The court concluded that dismissal was appropriate because the two traditional requirements of the primary jurisdiction doctrine applied. First, the court reasoned that the merits of plaintiffs’ claims will hinge on the determination of whether the company is complying with the CDC/OSHA joint guidance for industry operations, a matter that OSHA, in coordination with the USDA, is better positioned to assess. Second, the court concluded that deference to OSHA/USDA will ensure uniform national enforcement of the regulatory guidance. The court rejected plaintiffs’ argument that deferral would result in delay that might adversely impact employees and the community, citing emergency relief procedures available through OSHA’s statutory framework.
The court concluded that plaintiffs’ complaint also failed to satisfy the traditional requirements for a preliminary injunction. As to the irreparable harm requirement, Judge Kays determined that death or serious illness is only a possibility on the facts presented. He noted that there were no confirmed cases of COVID-19 at the facility and that the Company was taking significant steps to reduce the possibility of virus spread, and concluded: “no one can guarantee health for essential workers – or even the general public – in the middle of this global pandemic.” The court also found that the balance of harms factor favored the employer. After summarizing the many remedial steps Smithfield took to protect its workers in accordance with regulatory guidelines, the court stated that employers in essential businesses must “make meaningful, good faith attempts to reduce the risk” while remaining in business to serve national interests. On the merits, the court was skeptical of plaintiffs’ public nuisance claim, and observed that the risk of “potentially contracting” COVID-19 was too speculative an injury to warrant injunctive relief. The court also concluded that the terms of the injunctive relief requested by plaintiffs were impermissibly vague under Rule 65.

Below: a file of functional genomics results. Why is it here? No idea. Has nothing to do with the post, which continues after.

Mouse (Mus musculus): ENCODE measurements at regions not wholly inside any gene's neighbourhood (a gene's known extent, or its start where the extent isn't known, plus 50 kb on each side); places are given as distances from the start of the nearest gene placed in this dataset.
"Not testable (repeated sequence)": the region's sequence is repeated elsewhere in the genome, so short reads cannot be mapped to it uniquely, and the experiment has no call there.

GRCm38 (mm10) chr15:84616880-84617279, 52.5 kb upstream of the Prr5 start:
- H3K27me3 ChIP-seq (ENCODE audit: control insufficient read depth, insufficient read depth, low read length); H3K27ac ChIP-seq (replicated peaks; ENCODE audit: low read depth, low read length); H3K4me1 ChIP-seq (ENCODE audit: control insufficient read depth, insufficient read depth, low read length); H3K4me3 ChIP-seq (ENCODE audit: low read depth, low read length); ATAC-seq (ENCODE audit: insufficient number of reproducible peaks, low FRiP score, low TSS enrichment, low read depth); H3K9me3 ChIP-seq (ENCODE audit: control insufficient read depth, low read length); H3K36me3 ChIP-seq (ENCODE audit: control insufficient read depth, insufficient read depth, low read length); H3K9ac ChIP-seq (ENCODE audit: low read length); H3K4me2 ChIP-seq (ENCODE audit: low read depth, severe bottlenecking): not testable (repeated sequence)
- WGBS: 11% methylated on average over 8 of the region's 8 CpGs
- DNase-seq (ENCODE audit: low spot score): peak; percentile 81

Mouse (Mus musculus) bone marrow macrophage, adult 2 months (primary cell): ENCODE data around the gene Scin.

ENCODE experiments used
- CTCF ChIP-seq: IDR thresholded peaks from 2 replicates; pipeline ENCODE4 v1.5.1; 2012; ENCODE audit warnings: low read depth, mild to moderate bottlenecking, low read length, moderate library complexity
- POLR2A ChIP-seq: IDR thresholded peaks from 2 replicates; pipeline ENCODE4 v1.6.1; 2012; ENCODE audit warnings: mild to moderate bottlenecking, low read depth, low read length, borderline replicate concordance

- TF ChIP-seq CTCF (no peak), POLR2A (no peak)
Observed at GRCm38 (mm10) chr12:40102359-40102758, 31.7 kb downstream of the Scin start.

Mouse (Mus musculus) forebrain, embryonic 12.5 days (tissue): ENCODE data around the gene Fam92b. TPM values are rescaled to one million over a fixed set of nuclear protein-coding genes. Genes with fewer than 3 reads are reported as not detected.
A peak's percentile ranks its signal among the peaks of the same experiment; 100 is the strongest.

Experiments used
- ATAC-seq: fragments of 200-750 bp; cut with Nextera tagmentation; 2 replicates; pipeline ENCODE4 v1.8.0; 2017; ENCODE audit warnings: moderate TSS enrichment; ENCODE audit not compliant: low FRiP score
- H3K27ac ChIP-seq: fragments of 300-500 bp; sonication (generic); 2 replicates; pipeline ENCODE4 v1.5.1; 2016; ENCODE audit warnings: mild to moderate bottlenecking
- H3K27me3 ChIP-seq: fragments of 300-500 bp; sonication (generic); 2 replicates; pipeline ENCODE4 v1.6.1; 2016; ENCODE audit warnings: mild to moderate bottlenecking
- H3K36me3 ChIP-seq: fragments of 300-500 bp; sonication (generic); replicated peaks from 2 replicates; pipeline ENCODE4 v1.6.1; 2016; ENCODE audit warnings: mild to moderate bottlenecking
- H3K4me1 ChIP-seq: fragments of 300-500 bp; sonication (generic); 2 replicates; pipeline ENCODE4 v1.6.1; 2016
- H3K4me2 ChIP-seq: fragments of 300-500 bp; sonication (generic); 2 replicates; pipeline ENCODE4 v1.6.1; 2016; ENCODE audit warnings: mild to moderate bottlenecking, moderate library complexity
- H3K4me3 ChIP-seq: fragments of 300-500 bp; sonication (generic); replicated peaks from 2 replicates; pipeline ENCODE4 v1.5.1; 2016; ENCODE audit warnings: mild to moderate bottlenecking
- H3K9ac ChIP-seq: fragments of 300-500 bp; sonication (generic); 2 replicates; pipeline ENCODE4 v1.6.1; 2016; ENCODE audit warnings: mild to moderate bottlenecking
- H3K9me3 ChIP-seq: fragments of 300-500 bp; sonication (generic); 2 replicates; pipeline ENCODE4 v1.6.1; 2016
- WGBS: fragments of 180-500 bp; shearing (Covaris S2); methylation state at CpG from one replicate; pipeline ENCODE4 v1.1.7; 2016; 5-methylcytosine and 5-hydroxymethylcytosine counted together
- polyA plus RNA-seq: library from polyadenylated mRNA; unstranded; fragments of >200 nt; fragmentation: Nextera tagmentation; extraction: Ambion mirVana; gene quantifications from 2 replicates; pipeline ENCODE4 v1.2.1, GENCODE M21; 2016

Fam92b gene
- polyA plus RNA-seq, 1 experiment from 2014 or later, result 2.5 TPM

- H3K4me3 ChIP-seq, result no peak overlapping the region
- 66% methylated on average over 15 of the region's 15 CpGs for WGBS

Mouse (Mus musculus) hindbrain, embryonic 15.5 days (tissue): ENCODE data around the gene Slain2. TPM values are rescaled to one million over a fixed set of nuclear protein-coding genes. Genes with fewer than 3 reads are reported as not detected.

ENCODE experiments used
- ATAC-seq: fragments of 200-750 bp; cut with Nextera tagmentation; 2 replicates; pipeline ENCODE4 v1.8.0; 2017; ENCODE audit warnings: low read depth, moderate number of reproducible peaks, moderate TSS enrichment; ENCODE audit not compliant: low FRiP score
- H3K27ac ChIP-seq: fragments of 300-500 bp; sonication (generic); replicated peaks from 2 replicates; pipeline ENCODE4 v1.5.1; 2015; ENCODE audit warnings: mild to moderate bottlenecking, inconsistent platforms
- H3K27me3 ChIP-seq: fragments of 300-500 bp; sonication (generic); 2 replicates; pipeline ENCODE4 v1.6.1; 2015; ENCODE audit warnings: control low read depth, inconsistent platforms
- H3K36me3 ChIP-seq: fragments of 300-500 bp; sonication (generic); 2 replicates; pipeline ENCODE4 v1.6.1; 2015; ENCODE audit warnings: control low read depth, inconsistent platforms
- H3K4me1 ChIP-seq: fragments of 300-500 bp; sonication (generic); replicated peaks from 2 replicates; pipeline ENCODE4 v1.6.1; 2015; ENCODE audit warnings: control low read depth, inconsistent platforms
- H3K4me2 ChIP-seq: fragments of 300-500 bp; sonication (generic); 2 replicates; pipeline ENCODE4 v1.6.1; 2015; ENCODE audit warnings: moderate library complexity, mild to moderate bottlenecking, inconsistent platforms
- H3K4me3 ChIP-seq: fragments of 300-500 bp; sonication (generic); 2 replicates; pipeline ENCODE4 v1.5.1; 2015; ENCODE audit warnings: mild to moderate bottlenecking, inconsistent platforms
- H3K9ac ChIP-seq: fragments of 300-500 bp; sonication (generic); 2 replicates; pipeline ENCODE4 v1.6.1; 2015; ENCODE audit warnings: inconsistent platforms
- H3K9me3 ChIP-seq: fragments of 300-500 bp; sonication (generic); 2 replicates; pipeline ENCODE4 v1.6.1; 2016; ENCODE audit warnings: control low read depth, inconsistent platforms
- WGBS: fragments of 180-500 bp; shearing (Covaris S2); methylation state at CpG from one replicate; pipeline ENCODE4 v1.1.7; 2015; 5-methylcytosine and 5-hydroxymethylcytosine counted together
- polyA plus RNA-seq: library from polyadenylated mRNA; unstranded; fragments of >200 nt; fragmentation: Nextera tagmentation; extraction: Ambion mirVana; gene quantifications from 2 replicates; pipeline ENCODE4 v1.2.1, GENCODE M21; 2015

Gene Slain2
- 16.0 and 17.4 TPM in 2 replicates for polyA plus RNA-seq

Takeaways for Employers
This is an important first win for the employer, although it is not the end of the dispute. Among other things, the complaint was dismissed without prejudice. The ultimate outcome will hinge both on the results of the pending OSHA investigation and whether there is a COVID-19 outbreak at the plant in the coming weeks. Labor unions and other advocates will continue to press for operational changes in the meat processing industry across the country, and may continue to pursue options in this litigation. The court’s summary of the remedial steps taken by the employer and its reliance on guidance issued by regulatory authorities, provide a good roadmap for employers in a variety of industries. And the court’s assessment of the evidentiary burdens facing worker advocates and other plaintiffs trying to extend common law theories to the current pandemic may be useful in other litigations, particularly in cases in involving companies in essential industries.